Adults over 25 who do not have a college degree will now be able go to community college for free in Tennessee starting this fall, thanks to a bill Gov. Bill Haslam signed into law on Wednesday. "It's official," Haslam, a Republican, tweeted on Wednesday. "Tennessee is the first state in the country to offer tuition-free community college to all adults."
The legislation, which state lawmakers passed earlier this month, also allows individuals under age 25 who qualify as "independents" to attend any of the state's 13 community colleges for free. This would save them roughly $3,700 a year, the average cost of tuition and fees for community college in Tennessee. The enacted law, known as Tennessee Reconnect, aims to combat unemployment.
Haslam underlined the aims of Tennessee Reconnect in a statement released when the bill passed in the General Assembly:
According to the state's Department of Labor and Workforce Development, Tennessee had an unemployment rate of 4.7 percent in April. This marks a slight increase from this time last year, when the state's unemployment rate was 4.6 percent. The national rate, on the other hand, has decreased over the same timeframe, from 5.0 to 4.4 percent.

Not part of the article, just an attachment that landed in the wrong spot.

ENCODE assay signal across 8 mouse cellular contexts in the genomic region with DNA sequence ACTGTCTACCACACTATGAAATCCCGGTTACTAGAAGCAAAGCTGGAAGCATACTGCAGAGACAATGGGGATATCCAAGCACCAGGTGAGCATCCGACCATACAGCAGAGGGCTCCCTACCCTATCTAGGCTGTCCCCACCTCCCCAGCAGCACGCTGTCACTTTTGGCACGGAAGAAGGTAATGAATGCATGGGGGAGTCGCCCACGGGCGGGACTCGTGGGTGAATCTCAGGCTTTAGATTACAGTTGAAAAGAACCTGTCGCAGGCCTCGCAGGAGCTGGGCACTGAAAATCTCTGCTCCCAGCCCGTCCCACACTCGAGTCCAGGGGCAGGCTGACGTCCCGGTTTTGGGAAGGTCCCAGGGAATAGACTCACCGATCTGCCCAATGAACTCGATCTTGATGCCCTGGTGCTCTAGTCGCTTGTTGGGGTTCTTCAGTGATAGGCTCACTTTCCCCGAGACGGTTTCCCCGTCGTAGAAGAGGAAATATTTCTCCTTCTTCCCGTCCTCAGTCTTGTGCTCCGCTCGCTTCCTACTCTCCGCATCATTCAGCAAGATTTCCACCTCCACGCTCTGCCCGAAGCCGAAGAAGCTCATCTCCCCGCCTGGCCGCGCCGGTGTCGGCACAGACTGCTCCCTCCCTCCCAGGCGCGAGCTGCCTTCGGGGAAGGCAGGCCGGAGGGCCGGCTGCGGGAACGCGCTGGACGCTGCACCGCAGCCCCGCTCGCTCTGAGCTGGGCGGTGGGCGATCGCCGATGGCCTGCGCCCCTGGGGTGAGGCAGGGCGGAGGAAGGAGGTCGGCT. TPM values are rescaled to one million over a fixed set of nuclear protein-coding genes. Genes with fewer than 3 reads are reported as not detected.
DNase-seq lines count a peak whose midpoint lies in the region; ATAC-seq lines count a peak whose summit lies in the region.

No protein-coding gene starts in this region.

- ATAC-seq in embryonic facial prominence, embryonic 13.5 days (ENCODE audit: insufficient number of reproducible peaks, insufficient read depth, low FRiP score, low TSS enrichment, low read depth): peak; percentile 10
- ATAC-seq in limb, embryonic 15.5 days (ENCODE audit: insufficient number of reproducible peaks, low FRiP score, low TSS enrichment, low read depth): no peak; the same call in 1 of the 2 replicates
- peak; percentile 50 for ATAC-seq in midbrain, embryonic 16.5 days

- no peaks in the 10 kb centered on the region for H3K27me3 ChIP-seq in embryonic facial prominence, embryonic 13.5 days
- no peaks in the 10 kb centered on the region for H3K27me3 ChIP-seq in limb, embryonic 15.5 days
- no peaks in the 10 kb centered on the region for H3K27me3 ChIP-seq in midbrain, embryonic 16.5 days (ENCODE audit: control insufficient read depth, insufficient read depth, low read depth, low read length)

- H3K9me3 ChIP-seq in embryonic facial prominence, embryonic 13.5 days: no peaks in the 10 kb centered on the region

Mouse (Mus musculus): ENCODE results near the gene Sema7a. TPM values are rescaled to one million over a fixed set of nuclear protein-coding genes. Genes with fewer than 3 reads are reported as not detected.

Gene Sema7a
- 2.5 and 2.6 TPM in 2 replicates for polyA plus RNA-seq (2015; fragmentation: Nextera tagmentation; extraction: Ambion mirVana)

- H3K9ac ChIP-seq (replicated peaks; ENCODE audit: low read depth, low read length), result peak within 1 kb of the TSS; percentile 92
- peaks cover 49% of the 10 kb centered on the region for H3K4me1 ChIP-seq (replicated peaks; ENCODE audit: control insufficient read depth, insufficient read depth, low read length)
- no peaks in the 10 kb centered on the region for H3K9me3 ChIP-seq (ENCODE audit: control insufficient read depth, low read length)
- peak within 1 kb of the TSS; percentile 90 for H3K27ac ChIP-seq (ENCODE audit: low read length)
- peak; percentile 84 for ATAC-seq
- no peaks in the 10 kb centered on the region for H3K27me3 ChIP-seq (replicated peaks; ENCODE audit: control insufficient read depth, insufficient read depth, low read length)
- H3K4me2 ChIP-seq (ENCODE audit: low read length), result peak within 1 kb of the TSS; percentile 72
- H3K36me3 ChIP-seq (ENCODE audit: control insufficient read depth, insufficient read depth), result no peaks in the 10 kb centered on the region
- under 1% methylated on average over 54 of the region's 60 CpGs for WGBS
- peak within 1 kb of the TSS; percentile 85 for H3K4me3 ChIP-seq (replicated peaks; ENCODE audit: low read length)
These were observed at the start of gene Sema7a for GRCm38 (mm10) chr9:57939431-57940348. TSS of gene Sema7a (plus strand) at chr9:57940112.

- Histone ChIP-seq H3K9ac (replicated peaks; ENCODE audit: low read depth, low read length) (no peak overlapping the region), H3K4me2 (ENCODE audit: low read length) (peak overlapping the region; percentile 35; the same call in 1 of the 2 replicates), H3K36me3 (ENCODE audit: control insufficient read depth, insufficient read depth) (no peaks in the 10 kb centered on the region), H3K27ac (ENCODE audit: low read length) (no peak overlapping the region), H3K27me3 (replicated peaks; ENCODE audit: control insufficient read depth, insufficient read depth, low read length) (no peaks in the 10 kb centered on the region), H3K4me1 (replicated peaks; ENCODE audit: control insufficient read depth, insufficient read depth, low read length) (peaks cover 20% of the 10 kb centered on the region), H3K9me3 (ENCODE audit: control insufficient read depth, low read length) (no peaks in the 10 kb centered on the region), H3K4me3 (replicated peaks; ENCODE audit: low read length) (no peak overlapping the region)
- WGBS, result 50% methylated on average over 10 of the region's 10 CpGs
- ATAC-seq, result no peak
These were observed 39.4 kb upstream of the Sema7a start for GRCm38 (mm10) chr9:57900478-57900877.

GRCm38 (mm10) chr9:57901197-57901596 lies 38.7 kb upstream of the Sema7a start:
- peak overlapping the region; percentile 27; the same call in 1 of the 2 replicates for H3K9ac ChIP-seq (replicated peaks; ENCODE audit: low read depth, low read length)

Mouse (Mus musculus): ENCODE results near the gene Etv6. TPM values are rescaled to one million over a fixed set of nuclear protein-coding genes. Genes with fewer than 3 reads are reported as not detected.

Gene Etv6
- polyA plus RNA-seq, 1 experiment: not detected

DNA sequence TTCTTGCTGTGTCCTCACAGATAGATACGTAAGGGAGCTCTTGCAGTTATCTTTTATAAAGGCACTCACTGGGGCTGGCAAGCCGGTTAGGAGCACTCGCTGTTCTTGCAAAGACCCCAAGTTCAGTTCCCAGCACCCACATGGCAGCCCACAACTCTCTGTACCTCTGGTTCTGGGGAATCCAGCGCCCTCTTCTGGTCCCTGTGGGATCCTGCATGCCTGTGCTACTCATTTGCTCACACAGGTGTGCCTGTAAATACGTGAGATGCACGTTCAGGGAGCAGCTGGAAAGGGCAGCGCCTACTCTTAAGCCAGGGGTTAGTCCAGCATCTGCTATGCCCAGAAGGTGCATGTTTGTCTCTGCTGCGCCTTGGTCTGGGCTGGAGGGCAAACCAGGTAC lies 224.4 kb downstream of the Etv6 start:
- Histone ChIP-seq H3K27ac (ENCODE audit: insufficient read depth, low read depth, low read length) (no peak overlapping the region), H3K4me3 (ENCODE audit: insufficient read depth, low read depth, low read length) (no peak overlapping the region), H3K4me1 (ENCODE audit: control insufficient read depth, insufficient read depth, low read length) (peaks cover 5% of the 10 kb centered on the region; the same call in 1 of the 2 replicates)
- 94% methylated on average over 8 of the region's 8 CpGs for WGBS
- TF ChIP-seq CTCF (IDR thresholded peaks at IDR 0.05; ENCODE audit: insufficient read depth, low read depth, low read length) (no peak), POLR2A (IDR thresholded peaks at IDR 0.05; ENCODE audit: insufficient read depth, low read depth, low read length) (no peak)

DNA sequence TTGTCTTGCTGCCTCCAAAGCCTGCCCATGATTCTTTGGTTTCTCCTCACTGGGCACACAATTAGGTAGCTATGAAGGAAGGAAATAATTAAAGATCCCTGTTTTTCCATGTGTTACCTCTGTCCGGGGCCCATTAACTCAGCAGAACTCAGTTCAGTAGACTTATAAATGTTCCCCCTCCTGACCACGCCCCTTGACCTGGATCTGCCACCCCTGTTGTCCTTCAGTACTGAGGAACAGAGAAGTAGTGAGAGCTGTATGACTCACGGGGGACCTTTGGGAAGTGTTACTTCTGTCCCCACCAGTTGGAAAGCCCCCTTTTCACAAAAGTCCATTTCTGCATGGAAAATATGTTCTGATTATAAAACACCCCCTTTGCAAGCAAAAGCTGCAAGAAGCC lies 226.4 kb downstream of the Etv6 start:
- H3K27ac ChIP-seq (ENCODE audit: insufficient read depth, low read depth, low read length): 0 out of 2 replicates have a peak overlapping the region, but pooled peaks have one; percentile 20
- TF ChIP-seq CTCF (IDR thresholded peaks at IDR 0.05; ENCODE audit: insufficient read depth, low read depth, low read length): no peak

Proposed earlier this year in Haslam's State of the State address, the free community college law also strives to increase the percentage of Tennessee residents with a college degree to 55 percent by 2025; right now, that statistic sits at less than 39 percent. This figure is just slightly higher than the national average — according to a 2017 report, about a third of Americans hold a college degree, the greatest number ever recorded by the Census Bureau.
Another implication of the law is that students in Tennessee may no longer be force to take on hefty sums of debt to pay for school. The nation is currently in the midst of a student debt crisis — roughly 44 million people owe a total of $1.5 trillion.
Tennessee's community college initiative originally began as Tennessee Promise, a program pushed by Haslam that helped students with what the remainder of their tuition after scholarships and federal grants. The program even inspired an Obama-era program, known as America's College Promise.
In 2015, the then-president announced that two-year community college should be free. "Education has always been the secret sauce, the secret to America's success," Obama said in 2015 of his free community college plan.